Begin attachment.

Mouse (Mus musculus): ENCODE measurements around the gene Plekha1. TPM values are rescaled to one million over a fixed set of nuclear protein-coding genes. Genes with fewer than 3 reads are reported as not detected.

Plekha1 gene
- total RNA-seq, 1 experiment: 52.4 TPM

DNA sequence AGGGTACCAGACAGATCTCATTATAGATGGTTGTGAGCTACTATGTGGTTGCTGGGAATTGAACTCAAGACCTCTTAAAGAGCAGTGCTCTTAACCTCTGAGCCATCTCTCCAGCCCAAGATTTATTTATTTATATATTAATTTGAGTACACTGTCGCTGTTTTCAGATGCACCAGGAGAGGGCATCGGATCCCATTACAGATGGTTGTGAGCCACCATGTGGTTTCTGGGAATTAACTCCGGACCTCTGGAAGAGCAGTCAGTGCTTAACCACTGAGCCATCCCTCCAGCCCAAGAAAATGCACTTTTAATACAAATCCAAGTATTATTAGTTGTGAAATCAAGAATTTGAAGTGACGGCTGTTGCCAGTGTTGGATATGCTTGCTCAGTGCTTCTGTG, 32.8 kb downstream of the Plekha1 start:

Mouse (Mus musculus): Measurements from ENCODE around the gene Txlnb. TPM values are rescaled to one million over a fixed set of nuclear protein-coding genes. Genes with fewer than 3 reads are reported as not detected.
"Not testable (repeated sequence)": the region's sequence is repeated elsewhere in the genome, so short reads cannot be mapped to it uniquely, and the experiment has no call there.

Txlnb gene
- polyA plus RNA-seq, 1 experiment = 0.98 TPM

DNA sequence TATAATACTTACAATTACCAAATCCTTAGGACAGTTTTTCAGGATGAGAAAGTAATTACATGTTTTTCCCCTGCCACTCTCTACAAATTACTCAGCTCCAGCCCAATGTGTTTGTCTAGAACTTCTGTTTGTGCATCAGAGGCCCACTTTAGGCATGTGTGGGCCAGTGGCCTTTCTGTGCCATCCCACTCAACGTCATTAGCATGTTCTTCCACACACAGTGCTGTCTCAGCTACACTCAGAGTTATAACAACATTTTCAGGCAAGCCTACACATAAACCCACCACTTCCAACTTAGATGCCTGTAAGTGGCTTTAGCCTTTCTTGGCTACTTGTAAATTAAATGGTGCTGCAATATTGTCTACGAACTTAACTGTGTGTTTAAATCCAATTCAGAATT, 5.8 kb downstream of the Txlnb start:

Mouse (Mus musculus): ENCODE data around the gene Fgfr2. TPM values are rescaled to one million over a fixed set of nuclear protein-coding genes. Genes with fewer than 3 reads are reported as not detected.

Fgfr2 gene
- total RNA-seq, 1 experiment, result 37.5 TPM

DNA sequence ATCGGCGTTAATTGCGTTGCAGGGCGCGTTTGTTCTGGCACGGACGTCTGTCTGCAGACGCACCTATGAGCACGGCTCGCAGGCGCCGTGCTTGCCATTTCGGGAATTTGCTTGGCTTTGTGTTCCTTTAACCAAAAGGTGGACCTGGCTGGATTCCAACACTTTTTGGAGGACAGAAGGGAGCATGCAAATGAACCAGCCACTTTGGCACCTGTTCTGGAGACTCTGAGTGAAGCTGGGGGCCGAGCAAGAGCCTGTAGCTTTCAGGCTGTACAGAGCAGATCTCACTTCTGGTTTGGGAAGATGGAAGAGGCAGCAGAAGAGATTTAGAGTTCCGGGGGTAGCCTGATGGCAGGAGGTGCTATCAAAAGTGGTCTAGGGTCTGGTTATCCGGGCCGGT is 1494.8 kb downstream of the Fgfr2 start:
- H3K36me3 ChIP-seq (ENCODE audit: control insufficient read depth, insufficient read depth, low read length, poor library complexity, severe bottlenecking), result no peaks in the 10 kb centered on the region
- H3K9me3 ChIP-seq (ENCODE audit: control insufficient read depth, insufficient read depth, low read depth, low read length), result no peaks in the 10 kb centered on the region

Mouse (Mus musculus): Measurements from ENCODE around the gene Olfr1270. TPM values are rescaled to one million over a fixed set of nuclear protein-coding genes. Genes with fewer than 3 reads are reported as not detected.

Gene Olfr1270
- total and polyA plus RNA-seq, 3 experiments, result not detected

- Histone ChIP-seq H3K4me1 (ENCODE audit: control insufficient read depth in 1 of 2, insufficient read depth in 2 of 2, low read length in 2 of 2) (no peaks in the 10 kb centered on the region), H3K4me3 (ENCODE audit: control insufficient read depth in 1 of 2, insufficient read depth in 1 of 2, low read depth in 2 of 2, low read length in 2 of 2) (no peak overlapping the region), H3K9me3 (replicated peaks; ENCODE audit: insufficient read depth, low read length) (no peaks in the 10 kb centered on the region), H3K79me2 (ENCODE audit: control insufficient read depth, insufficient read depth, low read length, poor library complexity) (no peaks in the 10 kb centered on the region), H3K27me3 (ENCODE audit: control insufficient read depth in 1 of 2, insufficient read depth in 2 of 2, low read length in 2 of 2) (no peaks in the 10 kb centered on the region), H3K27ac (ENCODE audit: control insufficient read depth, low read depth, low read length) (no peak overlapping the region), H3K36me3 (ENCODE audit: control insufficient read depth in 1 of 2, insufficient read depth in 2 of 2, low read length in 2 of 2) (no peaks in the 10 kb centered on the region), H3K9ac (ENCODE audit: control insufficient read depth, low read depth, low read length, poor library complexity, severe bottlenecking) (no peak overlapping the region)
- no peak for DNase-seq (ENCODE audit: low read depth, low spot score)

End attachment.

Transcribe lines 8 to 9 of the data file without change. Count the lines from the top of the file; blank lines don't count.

- polyA plus RNA-seq, 1 experiment = 0.98 TPM

DNA sequence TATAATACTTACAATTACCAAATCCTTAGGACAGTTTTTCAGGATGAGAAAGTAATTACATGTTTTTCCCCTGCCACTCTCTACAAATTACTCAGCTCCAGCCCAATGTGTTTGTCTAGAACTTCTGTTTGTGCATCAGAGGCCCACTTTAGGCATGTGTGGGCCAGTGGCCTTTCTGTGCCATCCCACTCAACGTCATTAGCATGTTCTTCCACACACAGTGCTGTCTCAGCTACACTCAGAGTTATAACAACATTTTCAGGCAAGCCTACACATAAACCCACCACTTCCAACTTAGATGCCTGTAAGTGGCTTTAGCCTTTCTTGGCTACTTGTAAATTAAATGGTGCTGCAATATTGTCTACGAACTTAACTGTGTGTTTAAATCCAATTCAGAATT, 5.8 kb downstream of the Txlnb start: